The ‘Appreciation Day’ risks developing a cult of personality

Dear Editor,

The President’s Appreciation Day is now over, but I suppose the discussions will continue, if not increase about whether or not such an event is appropriate.

Supporters of the PPP/C and moreso, supporters of President Bharrat Jagdeo will undoubtedly feel justified in honouring their leader. From their perspective, Mr Jagdeo has transformed this country and charted its course to economic progress and viability. This, in fact, was one sentiment echoed at the televised event, and generally, one for which some Guyanese would offer a measure of recognition to the President. Those opposed to the PPP/C and the President, equally will deem the ceremony inappropriate, considering unsolved crime and questionable socio-political circumstances increasingly evident in Guyana.

Personally, such an event, especially since it is likely to become institutionalized, runs the risk of developing a cult of personality. In layman’s terms, when respect for a public figure plunges to the depths of idolatry, then there exists a cult of personality. History is replete with examples of monarchs occupying the throne by divine right; of Kim Il Sung and his son, Kim Jong Il being venerated by the citizens of North Korea as the sources of all blessings; and most recently of Muammar Gaddafi who envisioned himself as the protector of Arab nationalism.

Maybe the organizers of the President’s Appreciation Day intended anything but deification of President Jagdeo, yet the method of organizing this event along with some of the sentiments expressed, ought to forewarn us about the possibility of creating personality cults. It is my understanding that attendees of the event, were in some cases, ferried free of cost to Demerara to witness the occasion. Then replicas of the national flag were distributed to be waved by the spectators; the flattering speeches containing such endearments as “nothing short of stellar” and “Hail the Chief”; there was the cabinet escort to the centre of the field; the fanfare by the Guyana Police Force band; the display of the President’s portrait on a big screen captioned ‘The Architect of Modern Guyana’; and finally the fireworks.  External to the stadium, several television channels were broadcasting the event uninterrupted.

Whether the organizers are aware of it or not, they were invoking certain traditions which border on idealization. I can think of any number of Guyanese who already see the parallel between the flag-waving spectators at this event and those acclaiming their sporting heroes after a gruelling contest. Having the President deliver his remarks from the centre of the field suggests the major actor in the ‘orchestra’ of a Greek theatre. In a cosmological sense, it is tempting to see such positioning as suggestive of the prominence of certain heavenly bodies. This is not so far-fetched when one of the abovementioned plaudits is considered. Also, in history, poets and artists were expected to produce pieces which extolled the leader, a tradition which was evident yesterday. To address the President as “The Architect of Modern Guyana” will certainly amuse some historians and politicians, even within the PPP/C itself, since other famous names in our country’s history could aptly fit such a title. Nonetheless, the operative word “architect” glorifies the President as the designer and creator of contemporary Guyana – a rather vainglorious characterization.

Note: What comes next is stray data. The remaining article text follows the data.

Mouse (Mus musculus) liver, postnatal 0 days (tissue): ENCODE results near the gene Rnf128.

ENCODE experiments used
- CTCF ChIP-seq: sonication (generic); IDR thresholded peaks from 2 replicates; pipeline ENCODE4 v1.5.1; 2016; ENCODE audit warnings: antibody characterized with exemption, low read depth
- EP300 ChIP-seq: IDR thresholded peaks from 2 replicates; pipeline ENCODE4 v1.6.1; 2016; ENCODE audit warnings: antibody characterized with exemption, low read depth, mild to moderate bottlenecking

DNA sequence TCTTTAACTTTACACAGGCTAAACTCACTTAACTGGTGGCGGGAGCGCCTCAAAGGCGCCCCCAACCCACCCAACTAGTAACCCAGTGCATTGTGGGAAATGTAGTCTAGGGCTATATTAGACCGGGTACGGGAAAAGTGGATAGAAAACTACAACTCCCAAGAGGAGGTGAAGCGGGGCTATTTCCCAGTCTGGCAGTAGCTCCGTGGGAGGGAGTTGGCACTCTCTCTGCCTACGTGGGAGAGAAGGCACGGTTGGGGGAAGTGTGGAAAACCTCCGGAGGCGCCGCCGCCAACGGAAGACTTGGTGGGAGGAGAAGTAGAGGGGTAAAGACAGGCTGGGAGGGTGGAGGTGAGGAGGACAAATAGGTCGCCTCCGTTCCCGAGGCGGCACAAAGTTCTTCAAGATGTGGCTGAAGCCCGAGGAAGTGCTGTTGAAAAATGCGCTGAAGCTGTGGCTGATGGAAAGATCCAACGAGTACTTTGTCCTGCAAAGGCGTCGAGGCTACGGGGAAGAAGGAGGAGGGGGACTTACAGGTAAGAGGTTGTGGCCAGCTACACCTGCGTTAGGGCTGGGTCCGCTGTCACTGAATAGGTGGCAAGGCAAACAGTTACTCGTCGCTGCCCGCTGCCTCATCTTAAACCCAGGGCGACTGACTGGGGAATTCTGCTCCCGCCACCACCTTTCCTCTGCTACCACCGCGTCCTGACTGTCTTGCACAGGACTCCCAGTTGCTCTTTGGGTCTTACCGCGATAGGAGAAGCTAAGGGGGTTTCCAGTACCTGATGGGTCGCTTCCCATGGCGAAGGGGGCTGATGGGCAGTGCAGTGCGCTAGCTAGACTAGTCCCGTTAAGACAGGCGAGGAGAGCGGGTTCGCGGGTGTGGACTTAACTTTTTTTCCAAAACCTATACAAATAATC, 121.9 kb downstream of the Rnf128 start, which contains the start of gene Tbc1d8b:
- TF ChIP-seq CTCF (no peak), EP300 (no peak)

There are mild personality-cultist underpinnings to what occurred yesterday, and as well intentioned as the ceremony may have been, it places this country on a course that requires discernment. Praise and commendations are quite normal and necessary, but there is always a looming threat of over-indulgence and over-compensation, both of which can spawn the deification of leaders, and eventually the oppression of citizens. Saparmurat Niyazov of Turkmenistan reformed schools by making his book a core text in all classrooms; Leonid Brezhnev could not contain his desire for self-adulation, so he awarded himself many medals and honours; while Stalin labelled himself “the greatest leader” and “sublime strategist of all times and nations.” These are the extreme outcomes of the cult of personality, but which nevertheless befall societies oblivious to the dangers of excessive adoration.

On February 25, 1956 at the 20th Congress of the Communist Party of the USSR, Nikita Krushchev denounced the cult of Stalin by pointing out that it “…brought about rude violation of party democracy… and varnishings of reality.” In closing, he declared, “So as not to repeat errors of the past, the central committee has declared itself resolutely against the cult of the individual.” Hence, based on its philosophical origins, the PPP/C itself should be ideologically opposed to the cult personality.

Even though an occasion of this kind seems unique for presidents, it is understandable that it is considered that the outgoing President deserves a farewell. The event was by no means ostentatious idolatry and the President himself did not participate in self-glorification. However, the exercise by itself warrants careful examination, for once the motives, intentional or not, point in the direction of the cult of personality, then we should beware.

Yours faithfully,
(Name and address provided)

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